We're currently going through Second Summer, a cool rush of fall air that ushered in boots and sweaters, only to be immediately followed up with humidity and daily high temps of 85 degrees. One of the biggest issues with this weather is figuring out what the best bedding is for when it's not quite cold enough to switch on the heat, but definitely too hot for a comforter. Enter: the quilt.
It's not that I was ever against quilts, but I had always wanted the fluffiest, largest, heaviest comforter ever and I would pay the price come the beginning of fall. But as someone sharing a bed with another person that sleeps hot, the quilt was a necessity, and the solution to so many would-be fights over room temperature.
The first quilt we bought, and have been using since we moved in together, is this one from Amazon. There's nothing fancy about it, but it's soft, durable, and washable. To be quite honest, it's the oatmeal of quilts, more about sustenance than style. Actually, this quilt is my Switzerland: a neutral party that helped diffuse a potential war. But this quilt in particular is, and always will be, a utilitarian product. Until it wears itself out and I upgrade to something better, this quilt only functions to allay the temperature differential between myself and my boyfriend.
Quilts are having a true moment right now, but these aren't your grandmother's knitted ones made from strips of your baby blanket, or the quilts you use to cover an open doorway in a dorm room. They're made with fabric that looks like they've been strictly styled for Pinterest-level mood boards and West Elm catalogues.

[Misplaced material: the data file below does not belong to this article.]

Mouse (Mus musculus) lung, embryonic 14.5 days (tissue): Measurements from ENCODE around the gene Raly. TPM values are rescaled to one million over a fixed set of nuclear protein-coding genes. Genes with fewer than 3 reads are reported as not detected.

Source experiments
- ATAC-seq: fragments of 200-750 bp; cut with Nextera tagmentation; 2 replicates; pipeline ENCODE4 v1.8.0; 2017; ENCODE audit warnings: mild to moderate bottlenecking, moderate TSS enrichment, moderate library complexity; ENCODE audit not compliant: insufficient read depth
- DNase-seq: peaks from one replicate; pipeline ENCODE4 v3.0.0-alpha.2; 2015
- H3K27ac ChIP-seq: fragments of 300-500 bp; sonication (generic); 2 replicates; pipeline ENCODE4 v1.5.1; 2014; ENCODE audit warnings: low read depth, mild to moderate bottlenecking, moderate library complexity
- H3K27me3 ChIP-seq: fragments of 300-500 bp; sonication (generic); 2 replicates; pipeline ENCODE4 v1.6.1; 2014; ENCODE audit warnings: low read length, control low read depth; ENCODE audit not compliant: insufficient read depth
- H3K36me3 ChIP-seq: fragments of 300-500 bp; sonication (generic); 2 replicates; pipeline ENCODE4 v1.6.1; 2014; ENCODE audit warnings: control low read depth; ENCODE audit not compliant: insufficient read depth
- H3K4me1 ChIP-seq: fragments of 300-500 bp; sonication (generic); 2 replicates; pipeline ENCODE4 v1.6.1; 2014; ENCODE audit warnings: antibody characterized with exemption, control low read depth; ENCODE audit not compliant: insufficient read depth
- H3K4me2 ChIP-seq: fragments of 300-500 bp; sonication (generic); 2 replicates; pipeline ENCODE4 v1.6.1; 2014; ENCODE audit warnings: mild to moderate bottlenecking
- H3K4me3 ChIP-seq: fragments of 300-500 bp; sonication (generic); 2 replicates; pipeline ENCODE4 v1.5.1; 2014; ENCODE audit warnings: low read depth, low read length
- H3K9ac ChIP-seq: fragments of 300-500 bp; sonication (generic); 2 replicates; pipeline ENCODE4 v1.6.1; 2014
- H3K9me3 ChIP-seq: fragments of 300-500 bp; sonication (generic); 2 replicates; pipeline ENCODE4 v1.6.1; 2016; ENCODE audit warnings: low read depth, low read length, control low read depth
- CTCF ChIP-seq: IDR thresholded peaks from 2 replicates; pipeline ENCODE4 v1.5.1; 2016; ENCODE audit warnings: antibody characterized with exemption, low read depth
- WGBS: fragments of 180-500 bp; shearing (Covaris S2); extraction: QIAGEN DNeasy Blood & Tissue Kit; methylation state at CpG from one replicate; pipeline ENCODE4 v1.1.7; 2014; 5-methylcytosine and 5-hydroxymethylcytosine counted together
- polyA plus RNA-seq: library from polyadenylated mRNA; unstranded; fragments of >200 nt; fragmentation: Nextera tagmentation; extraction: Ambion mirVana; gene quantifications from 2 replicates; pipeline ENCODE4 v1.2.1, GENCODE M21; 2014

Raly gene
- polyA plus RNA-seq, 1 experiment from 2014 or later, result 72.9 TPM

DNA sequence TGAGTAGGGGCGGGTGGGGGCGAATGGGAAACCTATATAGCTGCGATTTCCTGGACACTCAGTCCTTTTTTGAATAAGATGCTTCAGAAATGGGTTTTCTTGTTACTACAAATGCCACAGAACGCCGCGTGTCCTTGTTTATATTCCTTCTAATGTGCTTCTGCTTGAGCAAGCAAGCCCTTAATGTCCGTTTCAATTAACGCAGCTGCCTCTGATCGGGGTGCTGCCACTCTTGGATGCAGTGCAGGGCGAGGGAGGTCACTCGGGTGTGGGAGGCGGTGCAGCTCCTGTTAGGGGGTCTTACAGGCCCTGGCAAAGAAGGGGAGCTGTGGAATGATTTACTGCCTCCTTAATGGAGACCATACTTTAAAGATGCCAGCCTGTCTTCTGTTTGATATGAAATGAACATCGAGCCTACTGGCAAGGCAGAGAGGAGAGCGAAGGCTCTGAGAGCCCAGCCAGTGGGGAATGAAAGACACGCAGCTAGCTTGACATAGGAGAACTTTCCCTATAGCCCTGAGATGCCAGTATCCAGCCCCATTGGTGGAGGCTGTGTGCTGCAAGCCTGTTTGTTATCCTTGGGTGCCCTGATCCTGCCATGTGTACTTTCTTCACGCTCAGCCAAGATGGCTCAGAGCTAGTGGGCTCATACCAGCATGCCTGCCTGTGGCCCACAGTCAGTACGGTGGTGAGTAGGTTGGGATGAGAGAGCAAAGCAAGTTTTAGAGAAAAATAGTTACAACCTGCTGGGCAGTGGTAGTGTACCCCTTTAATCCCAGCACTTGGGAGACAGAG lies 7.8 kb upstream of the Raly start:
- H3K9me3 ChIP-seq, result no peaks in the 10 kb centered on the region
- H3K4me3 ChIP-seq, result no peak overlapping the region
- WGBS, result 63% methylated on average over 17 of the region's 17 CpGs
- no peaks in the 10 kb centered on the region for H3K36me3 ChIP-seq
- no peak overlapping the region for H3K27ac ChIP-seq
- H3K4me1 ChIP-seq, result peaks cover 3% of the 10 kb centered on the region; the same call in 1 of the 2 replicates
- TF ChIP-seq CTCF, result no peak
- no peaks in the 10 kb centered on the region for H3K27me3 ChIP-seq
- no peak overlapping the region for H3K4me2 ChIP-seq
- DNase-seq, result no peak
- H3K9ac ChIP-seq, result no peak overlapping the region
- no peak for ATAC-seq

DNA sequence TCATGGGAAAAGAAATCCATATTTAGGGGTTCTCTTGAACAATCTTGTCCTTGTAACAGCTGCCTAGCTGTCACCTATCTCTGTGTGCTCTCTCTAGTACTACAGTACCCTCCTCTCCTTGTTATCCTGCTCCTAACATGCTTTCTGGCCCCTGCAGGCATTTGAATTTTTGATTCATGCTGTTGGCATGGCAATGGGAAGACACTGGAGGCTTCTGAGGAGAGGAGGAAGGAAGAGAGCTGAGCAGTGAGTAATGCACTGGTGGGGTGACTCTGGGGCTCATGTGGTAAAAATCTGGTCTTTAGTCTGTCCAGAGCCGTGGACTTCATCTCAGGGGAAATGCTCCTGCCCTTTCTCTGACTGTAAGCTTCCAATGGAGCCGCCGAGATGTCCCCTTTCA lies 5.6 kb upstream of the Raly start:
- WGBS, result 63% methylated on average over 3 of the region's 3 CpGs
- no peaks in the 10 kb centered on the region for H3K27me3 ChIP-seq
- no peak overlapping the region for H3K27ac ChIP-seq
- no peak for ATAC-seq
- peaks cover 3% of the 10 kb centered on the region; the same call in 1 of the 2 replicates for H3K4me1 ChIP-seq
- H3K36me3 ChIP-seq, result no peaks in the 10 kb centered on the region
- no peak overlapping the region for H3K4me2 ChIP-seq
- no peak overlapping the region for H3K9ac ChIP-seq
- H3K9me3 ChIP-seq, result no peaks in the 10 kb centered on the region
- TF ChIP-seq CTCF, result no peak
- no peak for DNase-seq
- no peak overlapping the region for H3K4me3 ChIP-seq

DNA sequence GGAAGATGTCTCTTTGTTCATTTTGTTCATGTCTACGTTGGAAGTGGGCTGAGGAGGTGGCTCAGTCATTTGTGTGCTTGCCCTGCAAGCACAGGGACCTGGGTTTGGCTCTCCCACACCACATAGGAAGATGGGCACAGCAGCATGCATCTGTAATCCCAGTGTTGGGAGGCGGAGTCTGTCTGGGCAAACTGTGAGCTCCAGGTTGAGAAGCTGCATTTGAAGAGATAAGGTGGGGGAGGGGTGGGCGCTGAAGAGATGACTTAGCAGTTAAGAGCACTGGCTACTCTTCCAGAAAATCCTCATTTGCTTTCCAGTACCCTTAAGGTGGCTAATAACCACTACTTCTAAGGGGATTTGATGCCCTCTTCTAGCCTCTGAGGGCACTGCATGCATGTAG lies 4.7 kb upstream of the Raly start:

Target's shift into quality, affordable home goods (instead of an IKEA alternative for dorm-dwellers) is especially reflected in their bedding. Pendleton has their classic southwestern style emblazoned on beautifully stitched quilts. Even Zara Home and Urban Outfitters have some incredibly soft, durable quilts that you can throw on your bed to keep you warm while also adding a layer of texture and color to a bland bed.
Even the DTC brands are capitalizing on the consumerism of sleep, with Parachute launching multiple options for the in-between bedding. There's the normal quilt but also a striped linen quilt, a flannel quilt, a super-cool, patterned quilt in collaboration with artist Lauren Williams. There's even a coverlet, which is basically just a quilt-sheet hybrid, but a quilt by any other name would be just as comfortable.
Crane & Canopy has a plethora of simple, mid-weight quilt options, most coming with shams (the adult word for fancy pillow case you don't sleep on but it makes your bed look nice) to match. Their quilts comes in ever color you could ever want, from rich, to pastel, chevron-seamed or diamond box-stitched.
I'm not saying that a quilt is for everyone, because I don't know your life or your sleeping habits. But I feel like having a quilt on-hand, one that you're not shoving in the back of a coat closet and only using when you need to lay in the grass in a park, is no longer superfluous. It's good to have bedding options that can move you through the many weather patterns we will inevitable see as climate change takes hold.
And for all that is holy, if you have a full or queen bed that you're sharing with someone, buy a king-sized quilt (and comforter for that matter). You and your relationship can thank me later.